Eucryphia glutinosa Bark (28/07/2014, Botanique National de Brest, France)

Eucryphia glutinosa Bark (28/07/2014, Botanique National de Brest, France)

Ecologically, Eucryphia glutinosa flowers are attractive to pollinating insects.

Eucryphia glutinosa prefers moist, fertile, well-drained soils. It prefers a neutral to acid pH of soil. It dislikes dry soils. It dislikes root disturbance.

Eucryphia glutinosa requires little maintenance.

Crocosmia x crocosmiiflora

20 Aug

Crocosmia x crocosmiiflora (28/08/2014, Rue de la Pointe Park, Brest, France)

Crocosmia x crocosmiiflora (28/08/2014, Rue de la Pointe Park, Brest, France)

Position: Full sun to partial shade

Flowering period: Summer

Soil: Moist, well drained

Eventual Height: 90cm

Eventual Spread: 40cm

Hardiness: 6a, 6b, 7a, 7b, 8a, 8b, 9a, 9b

Family: Iridaceae

Crocosmia x crocosmiiflora is a deciduous cormous perennial with a clump forming habit. It bright green erect leaves ere lanceolate with entire margins, basal and channeled. Its orange hermaphrodite flowers are funnel shaped, up t5cm long and appear as dense branching racemes. Its roots appear from corms which are up to 25mm across, these produce stolons with new corms and aids its spread.

Crocosmia x crocosmiiflora Flower (28/08/2014, Rue de la Pointe Park, Brest, France)

Crocosmia x crocosmiiflora Flower (28/08/2014, Rue de la Pointe Park, Brest, France)

The Crocosmia genus, commonly known as Montbretia is native to South Africa. In their native habitat they grow in  moist grassland. Crocosmia x crocosmiiflora is a cross between Crocosmia aurea with Crocosmia pottsii, produced by Victor Lemoine in 1880. It is considered an invasive species in New Zealand.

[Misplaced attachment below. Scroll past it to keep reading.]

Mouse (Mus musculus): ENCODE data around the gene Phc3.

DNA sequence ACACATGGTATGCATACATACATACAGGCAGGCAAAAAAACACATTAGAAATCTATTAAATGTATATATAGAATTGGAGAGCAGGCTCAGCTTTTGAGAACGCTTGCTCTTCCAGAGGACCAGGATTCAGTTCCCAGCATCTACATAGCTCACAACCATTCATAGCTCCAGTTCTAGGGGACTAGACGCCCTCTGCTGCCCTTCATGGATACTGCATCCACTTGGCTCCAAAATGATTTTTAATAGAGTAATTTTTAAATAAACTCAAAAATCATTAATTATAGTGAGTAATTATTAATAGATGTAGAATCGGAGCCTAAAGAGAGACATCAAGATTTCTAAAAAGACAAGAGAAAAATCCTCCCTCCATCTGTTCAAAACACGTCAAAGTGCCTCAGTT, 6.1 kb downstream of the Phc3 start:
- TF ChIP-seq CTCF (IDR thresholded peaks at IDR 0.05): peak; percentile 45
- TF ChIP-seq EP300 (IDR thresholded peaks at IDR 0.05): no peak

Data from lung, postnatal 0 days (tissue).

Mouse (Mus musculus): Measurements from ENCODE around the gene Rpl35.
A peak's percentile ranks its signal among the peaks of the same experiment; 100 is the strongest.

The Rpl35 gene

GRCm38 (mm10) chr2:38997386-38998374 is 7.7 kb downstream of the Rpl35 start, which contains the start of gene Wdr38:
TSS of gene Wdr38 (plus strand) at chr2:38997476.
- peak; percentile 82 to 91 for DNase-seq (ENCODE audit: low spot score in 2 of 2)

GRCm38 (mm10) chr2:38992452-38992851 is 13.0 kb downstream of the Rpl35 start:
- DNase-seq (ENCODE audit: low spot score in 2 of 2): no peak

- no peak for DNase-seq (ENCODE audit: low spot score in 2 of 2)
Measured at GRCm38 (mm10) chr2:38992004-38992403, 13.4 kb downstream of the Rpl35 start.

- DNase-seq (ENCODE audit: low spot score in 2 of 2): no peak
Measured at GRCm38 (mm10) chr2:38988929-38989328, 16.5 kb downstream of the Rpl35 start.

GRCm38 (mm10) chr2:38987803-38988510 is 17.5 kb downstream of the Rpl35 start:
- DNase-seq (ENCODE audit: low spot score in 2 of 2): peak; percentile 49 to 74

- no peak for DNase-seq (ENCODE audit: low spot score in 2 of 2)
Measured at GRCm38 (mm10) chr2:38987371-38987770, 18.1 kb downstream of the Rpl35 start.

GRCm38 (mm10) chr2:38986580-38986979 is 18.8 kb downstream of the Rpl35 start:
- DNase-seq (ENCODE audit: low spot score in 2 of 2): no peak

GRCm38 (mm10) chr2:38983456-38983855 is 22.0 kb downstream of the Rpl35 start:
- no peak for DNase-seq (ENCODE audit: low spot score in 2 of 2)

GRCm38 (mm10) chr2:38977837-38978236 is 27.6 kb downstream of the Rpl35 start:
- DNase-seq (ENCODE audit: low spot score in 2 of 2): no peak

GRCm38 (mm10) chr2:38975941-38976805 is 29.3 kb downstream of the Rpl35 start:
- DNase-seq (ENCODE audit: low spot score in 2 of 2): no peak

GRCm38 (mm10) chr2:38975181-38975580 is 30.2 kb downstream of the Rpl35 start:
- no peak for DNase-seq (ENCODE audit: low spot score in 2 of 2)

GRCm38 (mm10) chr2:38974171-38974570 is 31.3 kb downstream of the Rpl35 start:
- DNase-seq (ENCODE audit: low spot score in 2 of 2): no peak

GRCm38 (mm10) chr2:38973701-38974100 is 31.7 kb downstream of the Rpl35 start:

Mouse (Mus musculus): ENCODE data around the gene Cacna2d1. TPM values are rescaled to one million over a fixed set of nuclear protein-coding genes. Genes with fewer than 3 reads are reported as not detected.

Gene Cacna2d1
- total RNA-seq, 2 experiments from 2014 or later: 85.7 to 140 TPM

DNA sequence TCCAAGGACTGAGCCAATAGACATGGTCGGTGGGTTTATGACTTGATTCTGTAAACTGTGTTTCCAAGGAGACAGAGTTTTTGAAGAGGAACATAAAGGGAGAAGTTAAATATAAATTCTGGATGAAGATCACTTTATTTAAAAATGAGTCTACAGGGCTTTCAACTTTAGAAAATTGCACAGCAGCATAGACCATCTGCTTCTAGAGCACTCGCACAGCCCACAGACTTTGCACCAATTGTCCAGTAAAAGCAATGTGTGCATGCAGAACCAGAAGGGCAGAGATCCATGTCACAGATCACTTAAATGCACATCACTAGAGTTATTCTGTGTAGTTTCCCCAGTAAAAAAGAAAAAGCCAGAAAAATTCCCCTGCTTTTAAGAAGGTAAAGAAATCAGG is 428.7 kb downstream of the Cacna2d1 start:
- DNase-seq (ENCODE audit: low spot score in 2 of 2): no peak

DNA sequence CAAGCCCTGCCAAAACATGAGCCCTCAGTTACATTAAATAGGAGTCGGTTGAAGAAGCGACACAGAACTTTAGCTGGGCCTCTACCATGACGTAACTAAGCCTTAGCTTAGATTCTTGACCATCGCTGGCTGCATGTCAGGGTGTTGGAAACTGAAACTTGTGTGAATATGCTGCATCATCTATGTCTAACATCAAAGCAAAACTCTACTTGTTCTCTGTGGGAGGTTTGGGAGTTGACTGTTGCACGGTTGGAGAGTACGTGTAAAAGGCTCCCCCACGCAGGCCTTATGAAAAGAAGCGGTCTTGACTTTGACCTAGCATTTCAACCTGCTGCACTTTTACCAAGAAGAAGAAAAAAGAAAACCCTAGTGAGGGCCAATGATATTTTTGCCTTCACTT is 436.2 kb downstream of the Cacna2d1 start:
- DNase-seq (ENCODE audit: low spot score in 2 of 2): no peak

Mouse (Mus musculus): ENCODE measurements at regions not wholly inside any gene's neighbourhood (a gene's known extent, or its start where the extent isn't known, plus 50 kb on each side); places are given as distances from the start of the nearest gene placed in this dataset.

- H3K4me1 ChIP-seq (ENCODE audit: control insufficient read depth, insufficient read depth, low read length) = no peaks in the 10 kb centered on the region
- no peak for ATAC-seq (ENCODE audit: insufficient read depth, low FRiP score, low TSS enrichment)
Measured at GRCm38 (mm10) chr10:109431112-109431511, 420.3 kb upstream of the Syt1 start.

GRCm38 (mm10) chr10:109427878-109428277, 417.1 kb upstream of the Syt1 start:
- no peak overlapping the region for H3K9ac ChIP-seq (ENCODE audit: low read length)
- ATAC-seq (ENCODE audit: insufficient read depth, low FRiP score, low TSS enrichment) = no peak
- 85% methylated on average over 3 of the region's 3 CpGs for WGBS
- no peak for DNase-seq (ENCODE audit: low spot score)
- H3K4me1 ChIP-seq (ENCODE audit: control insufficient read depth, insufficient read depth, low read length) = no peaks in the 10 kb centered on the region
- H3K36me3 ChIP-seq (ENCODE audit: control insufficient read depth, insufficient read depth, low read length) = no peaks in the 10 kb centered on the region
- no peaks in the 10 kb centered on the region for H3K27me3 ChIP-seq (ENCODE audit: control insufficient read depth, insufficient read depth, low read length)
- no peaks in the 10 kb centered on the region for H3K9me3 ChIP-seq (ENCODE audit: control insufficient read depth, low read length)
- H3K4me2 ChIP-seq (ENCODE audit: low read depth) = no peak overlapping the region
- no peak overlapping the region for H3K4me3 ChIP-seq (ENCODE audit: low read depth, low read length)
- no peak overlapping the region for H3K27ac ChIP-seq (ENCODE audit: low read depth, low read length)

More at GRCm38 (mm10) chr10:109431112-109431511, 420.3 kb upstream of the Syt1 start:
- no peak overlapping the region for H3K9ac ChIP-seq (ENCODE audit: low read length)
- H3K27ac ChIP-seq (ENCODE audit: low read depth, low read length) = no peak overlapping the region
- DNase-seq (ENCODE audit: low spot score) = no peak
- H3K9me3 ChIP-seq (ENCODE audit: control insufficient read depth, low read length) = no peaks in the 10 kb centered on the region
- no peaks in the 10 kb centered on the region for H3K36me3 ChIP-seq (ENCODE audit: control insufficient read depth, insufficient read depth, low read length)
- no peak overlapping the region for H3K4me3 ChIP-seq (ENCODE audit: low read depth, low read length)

The etymological root of the binomial name Crocosmia is derived from the Greek krokos, meaning ‘saffron’, and osme, meaning ‘odour’. Crocosmiiflora is derived from the Latin meaning ‘flowers like a Crocosmia’.

The landscape architect may find Crocosmia x crocosmiiflora useful in an informal prairie scheme or as part of a mixed planting scheme. Once established it also drought tolerant.

Ecologically, Crocosmia x crocosmiiflora flowers are attractive to polinating insects.

The Royal Horticultural Society have given a number of varieties of Crocosmia x crocosmiiflora their prestigious Award of Garden Merit.

Crocosmia x crocosmiiflora Leaf (28/08/2014, Rue de la Pointe Park, Brest, France)

Crocosmia x crocosmiiflora Leaf (28/08/2014, Rue de la Pointe Park, Brest, France)

Crocosmia x crocosmiiflora prefers moist, fertile, well-drained soils. It tolerates most pH of soil.

Crocosmia x crocosmiiflora little maintenance. The foliage may be left on the plant over winter to protect the corms. The clumps may be divided in spring.

Agapanthus umbellatus

19 Aug

Agapanthus umbellatus (28/07/2014, Botanique National de Brest, France)

Agapanthus umbellatus (28/07/2014, Botanique National de Brest, France)

Position: Full sun

Soil: Well drained soil

Flowering period: Mid to late summer

Eventual Height: 1.2m

Eventual Spread: 60cm

Hardiness: 8a, 8b, 9a, 9b, 10a, 10b, 11a

Family: Amaryllidaceae

Agapanthus umbellatus is an evergreen perennial with a clump forming habit. Its dark green leaves composed of basal, linear leaves with simple margin. Its dark blue hermaphrodite flowers are tubular, arranged as rounded terminal umbles, up to 20cm across on upright stems. Its fruit are a three sided capsule which contain black shiny seeds. Its roots are rhizomes which aids its spread.